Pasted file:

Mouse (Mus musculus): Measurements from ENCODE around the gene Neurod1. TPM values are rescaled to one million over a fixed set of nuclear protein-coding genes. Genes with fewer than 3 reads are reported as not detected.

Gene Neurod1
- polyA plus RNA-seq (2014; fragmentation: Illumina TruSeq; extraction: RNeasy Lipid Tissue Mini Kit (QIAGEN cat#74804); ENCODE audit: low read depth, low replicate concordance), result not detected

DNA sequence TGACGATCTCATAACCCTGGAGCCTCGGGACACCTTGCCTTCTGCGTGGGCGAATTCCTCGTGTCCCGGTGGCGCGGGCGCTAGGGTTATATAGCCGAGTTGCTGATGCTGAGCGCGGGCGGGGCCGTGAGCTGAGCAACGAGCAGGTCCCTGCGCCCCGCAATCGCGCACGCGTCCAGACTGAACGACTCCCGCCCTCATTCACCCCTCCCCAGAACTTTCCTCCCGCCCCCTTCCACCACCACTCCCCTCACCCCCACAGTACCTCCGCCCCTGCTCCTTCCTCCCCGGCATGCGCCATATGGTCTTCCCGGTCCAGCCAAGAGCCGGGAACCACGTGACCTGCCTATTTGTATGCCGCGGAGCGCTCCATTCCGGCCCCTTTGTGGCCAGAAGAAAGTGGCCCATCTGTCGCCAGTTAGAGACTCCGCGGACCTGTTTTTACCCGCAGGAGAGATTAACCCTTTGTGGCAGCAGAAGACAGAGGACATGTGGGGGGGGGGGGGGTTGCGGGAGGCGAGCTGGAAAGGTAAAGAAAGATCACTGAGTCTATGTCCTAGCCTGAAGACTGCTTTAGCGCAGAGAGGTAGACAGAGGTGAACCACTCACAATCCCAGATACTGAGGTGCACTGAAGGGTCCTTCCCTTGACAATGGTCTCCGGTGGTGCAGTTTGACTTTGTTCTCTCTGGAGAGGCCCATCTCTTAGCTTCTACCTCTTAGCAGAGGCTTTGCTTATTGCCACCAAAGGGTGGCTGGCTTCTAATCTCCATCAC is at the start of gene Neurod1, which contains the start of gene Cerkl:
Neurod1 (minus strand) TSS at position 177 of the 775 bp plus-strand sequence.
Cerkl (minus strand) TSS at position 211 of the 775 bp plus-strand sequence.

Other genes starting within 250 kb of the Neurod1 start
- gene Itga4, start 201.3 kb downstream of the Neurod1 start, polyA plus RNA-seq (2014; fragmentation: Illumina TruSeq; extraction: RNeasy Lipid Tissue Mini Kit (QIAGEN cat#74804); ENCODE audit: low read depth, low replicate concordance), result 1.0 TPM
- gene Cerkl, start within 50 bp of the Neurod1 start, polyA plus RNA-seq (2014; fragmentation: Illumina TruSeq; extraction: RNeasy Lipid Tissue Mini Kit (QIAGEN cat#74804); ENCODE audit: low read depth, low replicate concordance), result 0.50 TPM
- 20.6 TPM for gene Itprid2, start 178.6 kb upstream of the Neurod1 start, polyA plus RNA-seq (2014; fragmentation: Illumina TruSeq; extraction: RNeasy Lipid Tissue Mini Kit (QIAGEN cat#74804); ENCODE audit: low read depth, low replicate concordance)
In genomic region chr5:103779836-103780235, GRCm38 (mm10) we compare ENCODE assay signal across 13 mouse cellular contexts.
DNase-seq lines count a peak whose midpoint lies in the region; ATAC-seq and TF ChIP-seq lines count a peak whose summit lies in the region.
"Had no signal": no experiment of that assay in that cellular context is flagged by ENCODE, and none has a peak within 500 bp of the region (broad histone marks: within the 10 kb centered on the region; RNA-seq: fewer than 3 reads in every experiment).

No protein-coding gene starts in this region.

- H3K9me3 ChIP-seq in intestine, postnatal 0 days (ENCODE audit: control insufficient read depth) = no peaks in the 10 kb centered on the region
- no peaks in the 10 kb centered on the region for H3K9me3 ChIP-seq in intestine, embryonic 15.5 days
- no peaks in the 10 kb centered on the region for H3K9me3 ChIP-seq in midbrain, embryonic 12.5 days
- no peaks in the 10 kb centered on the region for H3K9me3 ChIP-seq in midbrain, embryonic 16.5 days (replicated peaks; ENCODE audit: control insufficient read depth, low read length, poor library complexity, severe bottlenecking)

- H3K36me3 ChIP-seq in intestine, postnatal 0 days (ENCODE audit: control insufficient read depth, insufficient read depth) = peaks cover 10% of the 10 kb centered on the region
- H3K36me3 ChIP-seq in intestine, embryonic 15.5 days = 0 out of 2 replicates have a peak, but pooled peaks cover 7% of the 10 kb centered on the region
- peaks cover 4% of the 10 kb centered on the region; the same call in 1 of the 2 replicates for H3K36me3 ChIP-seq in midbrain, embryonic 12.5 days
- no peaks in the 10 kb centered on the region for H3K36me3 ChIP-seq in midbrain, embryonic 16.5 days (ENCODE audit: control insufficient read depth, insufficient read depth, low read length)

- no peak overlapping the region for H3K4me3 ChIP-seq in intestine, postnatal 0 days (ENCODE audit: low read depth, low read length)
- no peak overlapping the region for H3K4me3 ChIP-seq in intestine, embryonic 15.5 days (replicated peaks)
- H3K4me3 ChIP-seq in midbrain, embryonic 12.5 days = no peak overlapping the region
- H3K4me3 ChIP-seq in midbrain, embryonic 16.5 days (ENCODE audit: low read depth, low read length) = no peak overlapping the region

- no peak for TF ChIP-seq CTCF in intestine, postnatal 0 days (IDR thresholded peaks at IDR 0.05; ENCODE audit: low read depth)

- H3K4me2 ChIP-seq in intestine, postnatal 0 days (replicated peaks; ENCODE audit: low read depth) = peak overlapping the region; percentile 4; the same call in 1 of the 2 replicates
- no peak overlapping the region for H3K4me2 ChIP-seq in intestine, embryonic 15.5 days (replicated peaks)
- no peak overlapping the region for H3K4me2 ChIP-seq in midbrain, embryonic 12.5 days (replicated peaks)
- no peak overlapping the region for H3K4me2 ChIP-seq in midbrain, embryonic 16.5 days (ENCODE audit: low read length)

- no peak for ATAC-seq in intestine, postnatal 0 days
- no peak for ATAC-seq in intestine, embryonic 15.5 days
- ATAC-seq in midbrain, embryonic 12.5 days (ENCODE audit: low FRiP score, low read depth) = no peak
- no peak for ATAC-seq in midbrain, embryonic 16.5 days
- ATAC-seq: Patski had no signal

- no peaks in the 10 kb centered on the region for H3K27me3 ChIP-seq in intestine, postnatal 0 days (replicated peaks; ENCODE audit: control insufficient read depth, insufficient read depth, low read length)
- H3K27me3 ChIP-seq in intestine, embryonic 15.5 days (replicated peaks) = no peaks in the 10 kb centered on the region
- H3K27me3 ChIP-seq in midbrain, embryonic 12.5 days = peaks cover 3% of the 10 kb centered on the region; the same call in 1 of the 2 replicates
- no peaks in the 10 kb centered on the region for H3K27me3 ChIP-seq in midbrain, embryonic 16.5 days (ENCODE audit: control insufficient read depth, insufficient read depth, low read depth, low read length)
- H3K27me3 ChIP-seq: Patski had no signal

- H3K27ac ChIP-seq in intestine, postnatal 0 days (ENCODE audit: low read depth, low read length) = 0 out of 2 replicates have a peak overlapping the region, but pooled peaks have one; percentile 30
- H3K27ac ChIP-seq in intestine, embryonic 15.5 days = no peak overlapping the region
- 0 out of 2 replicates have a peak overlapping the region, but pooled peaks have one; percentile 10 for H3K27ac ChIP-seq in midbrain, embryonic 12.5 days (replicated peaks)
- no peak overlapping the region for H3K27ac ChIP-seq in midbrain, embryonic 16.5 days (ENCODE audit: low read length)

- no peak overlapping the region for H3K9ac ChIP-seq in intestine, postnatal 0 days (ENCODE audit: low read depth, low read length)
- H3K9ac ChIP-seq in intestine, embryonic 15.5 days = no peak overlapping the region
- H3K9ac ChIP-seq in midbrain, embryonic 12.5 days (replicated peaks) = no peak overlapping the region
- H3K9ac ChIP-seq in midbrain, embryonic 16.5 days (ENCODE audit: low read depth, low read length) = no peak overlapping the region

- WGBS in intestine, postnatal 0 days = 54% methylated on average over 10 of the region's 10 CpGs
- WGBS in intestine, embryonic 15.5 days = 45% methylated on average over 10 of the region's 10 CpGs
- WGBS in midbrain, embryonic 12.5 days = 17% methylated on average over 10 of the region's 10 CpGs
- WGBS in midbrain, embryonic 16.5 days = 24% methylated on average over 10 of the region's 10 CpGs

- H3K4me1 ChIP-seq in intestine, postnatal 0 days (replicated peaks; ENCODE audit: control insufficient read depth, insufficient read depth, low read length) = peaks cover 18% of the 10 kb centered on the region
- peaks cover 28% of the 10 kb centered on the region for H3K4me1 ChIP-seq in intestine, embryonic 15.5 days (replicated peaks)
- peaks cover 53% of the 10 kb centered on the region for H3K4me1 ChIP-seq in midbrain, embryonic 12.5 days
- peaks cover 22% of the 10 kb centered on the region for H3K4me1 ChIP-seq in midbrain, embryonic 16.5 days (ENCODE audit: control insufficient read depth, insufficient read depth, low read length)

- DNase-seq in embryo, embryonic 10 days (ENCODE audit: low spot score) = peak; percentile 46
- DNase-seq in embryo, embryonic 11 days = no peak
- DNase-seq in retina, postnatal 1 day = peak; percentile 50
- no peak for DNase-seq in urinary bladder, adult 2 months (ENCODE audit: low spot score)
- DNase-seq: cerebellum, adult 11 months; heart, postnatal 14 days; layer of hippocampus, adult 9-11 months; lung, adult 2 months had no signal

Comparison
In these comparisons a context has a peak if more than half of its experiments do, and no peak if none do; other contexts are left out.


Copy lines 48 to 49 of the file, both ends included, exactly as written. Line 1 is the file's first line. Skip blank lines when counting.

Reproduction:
- H3K9ac ChIP-seq in midbrain, embryonic 12.5 days (replicated peaks) = no peak overlapping the region
- H3K9ac ChIP-seq in midbrain, embryonic 16.5 days (ENCODE audit: low read depth, low read length) = no peak overlapping the region